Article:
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Marcelle Heath

fiction writer & editor

Eldorado

Craig liked his room ice-cold and the song called Providence for its tale of drugs lost in a garbage can. Did you find your shit? he mimicked, shooting black rubber bands from his wide wrists. His maroon Eldorado had a sunroof he kept open in bad weather. At the diner, he ordered french-fries he wouldn’t share. Eventually he went to college, became a film major, and wrote me letters about his misdeeds and ski trips to Idaho. It was during this time I slept with three men who were friends and then were not. He dropped out his second year and returned home with the idea he liked sushi. I watched a group of people jam the revolving door. Two in one slot, four in the other. Changing his name to Zach and then Tyler, he spent time with some underage girls who didn’t mind his habit of crooking his forefinger over his mouth when he laughed. Or the laugh itself, which was really a snicker, reserved for jokes about fat chicks and New Jersey. On the table, a moat of ketchup arose between us, and outside the Eldorado shimmered in the moonlight like a prom queen, her tin crown stars in the sky.

 

At the Rose Festival

“I couldn’t drink because of the meds, but my sobriety didn’t help me from being hustled out of sixty dollars by a Lt named Chloe playing pool. Annie did shots with two guys with names that also started with the letter A. “Triple A,” one joked, licking bits of lime from his lips.”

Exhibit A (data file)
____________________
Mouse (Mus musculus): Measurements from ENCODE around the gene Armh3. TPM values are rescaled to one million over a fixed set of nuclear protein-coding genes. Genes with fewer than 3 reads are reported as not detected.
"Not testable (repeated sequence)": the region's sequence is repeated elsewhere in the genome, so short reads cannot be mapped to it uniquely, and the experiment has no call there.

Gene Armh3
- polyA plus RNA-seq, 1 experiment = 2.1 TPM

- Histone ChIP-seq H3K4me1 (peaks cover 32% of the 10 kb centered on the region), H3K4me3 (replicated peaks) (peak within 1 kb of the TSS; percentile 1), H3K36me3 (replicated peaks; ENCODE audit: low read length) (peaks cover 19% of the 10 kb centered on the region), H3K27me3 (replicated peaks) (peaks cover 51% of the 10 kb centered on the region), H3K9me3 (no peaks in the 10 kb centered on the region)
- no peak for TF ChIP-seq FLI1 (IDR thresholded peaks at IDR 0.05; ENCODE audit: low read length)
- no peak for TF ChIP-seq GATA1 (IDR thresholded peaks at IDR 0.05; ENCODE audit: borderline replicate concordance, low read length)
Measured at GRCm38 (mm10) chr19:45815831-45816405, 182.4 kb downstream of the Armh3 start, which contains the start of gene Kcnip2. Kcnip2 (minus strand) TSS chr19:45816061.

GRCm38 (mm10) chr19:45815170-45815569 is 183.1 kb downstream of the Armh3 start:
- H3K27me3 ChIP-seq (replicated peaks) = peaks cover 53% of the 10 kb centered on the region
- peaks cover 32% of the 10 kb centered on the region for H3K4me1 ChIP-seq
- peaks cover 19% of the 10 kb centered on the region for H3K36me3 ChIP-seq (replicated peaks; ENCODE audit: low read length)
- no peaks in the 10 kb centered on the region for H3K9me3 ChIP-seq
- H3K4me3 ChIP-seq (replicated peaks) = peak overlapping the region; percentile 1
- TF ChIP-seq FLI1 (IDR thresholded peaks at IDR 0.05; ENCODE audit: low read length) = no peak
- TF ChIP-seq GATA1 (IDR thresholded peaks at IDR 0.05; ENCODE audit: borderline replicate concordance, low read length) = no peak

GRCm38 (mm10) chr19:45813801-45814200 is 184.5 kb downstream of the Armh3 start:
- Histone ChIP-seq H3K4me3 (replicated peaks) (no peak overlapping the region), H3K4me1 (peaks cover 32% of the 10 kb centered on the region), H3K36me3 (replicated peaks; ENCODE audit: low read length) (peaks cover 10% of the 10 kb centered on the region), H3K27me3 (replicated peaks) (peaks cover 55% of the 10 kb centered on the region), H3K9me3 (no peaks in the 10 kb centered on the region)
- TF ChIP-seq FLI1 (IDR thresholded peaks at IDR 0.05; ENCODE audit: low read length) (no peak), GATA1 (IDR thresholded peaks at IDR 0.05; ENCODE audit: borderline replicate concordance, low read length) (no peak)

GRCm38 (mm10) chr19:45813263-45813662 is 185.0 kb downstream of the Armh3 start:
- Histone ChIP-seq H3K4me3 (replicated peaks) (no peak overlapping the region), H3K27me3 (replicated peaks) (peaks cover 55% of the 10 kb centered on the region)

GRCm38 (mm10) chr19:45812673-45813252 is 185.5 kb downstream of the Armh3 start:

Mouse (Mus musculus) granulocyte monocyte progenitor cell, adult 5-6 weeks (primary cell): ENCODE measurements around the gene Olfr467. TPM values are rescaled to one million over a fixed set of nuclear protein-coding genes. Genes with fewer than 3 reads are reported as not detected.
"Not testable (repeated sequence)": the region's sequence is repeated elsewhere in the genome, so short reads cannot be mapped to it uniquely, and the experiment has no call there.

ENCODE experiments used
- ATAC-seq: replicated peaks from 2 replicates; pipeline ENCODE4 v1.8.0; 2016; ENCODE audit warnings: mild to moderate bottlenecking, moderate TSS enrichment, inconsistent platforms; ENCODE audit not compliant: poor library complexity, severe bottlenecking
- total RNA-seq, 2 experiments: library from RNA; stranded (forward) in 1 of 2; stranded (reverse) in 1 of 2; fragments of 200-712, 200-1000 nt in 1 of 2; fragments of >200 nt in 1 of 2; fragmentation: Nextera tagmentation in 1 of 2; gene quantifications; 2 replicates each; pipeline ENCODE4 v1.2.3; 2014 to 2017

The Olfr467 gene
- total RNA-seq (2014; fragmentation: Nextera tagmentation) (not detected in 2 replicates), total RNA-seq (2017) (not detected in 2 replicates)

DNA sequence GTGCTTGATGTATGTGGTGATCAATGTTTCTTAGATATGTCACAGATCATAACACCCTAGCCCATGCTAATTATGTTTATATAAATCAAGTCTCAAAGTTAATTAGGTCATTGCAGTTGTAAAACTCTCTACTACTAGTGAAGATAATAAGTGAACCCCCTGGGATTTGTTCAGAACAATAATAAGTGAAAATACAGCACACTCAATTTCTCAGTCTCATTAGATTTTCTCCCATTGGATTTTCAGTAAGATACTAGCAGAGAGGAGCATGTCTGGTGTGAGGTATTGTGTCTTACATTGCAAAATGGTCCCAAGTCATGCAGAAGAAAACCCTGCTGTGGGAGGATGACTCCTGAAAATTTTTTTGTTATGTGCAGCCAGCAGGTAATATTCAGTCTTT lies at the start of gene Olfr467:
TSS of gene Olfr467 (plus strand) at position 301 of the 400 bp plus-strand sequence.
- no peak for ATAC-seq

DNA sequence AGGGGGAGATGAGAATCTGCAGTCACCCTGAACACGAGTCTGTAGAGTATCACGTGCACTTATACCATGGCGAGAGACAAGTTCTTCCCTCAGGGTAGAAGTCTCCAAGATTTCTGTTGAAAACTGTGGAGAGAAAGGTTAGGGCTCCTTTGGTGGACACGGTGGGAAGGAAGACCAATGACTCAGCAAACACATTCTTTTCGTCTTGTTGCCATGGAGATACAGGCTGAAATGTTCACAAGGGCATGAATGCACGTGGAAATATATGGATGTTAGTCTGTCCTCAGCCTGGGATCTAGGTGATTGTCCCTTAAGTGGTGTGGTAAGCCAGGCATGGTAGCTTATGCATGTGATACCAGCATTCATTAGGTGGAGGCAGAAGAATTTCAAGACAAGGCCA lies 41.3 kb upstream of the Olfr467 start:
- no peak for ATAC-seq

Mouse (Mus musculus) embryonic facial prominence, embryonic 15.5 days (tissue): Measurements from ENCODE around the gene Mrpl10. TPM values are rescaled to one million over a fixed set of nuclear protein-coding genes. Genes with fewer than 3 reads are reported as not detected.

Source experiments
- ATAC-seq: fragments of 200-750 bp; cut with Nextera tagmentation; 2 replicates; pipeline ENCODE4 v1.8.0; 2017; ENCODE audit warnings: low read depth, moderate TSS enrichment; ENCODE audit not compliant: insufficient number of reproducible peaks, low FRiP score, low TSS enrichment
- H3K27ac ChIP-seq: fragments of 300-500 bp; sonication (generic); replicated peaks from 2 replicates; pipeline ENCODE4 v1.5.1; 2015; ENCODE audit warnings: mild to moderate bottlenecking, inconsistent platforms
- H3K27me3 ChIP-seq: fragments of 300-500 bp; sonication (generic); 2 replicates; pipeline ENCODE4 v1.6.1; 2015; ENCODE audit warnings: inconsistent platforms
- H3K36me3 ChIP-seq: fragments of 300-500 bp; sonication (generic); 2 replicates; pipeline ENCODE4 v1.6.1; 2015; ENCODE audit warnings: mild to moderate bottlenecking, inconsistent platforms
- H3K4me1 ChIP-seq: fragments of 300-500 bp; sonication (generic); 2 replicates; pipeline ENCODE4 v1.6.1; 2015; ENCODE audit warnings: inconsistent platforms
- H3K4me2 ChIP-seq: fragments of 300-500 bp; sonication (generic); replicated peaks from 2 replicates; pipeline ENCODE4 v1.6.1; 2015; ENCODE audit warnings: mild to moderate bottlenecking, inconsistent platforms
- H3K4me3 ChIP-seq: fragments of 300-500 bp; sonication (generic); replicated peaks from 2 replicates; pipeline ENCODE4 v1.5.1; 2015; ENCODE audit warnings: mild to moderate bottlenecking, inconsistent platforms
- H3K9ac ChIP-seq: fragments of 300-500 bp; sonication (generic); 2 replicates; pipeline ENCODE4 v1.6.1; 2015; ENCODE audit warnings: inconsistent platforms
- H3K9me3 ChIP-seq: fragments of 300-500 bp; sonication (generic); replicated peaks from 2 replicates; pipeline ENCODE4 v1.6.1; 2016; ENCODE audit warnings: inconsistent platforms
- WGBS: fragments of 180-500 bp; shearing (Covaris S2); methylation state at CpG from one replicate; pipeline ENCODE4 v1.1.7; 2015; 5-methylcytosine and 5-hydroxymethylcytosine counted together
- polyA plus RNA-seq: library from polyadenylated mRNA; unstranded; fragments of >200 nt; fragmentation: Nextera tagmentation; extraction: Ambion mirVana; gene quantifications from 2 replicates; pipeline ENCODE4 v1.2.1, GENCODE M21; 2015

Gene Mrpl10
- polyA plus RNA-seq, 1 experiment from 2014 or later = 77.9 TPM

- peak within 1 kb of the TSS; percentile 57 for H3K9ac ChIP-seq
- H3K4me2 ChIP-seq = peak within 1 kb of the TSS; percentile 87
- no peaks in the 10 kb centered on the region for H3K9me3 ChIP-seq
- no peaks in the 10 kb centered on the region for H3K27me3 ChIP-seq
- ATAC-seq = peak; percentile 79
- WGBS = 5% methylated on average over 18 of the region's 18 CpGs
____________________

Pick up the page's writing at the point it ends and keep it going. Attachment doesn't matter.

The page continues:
Origin

“She turned the girl so that her back was to her and lifted her hair. Night crept in. It grew quiet. Something hard brushed against the tip of her finger. She rooted for the origin in the deep recess of a large knot. She felt it again.

“Do you feel this?” The woman asked the girl. It wasn’t bone. She unraveled the mass, extracting a silver pocket watch from her hair. She put it up to the girl’s ear.”

Notes on a Sentence

Aimee Bender writes, “If a sentence has an emotional impact, which of course it does all the time, it does so in large part because of its placement against other sentences, and because of how, almost musically, the emotion will land on a paragraph or scene or moment or white space or word.”

She spread her legs and flew away

His unconscious sister on the floor, an emaciated mutt giving him the eye, and discreet piles of shit everywhere. Time to save the dog.

Learning to fly

It is widely believed that angels have no skin, and the hearts of robots are twice the size of dogs. All improbable outcomes have occurred, and though it is very cold, so cold our skin falls off in sheets, our hearts alight in the dark.

The angel’s new wings

“The anesthesiologist liked to imagine what her patients were dreaming during their artificial slumber. Did they dance to Motown on a grassy knoll? Make love in a flying saucer? Sing for an audience of hippopotami?”

The Last Swim

“We talked about how beautiful the weather had been and whether the alligator had become sick and laughed about Mabel and Hank, imagining them as circus clowns and Captain Jim as the ring leader. The Magnificent Mabel on a unicycle! Heroic Hank jumping a ring of fire!”

 

 

Nothing Good Can Come of This

“The mare’s breath fills up the stable. Good girl, her mother clucks with her teeth that don’t fit right. The girl is thirteen or fourteen, on some scaffolding outside the gym, dangling her legs through the slats. She’s fooling with her swollen lip, rolling the blood in her mouth.”

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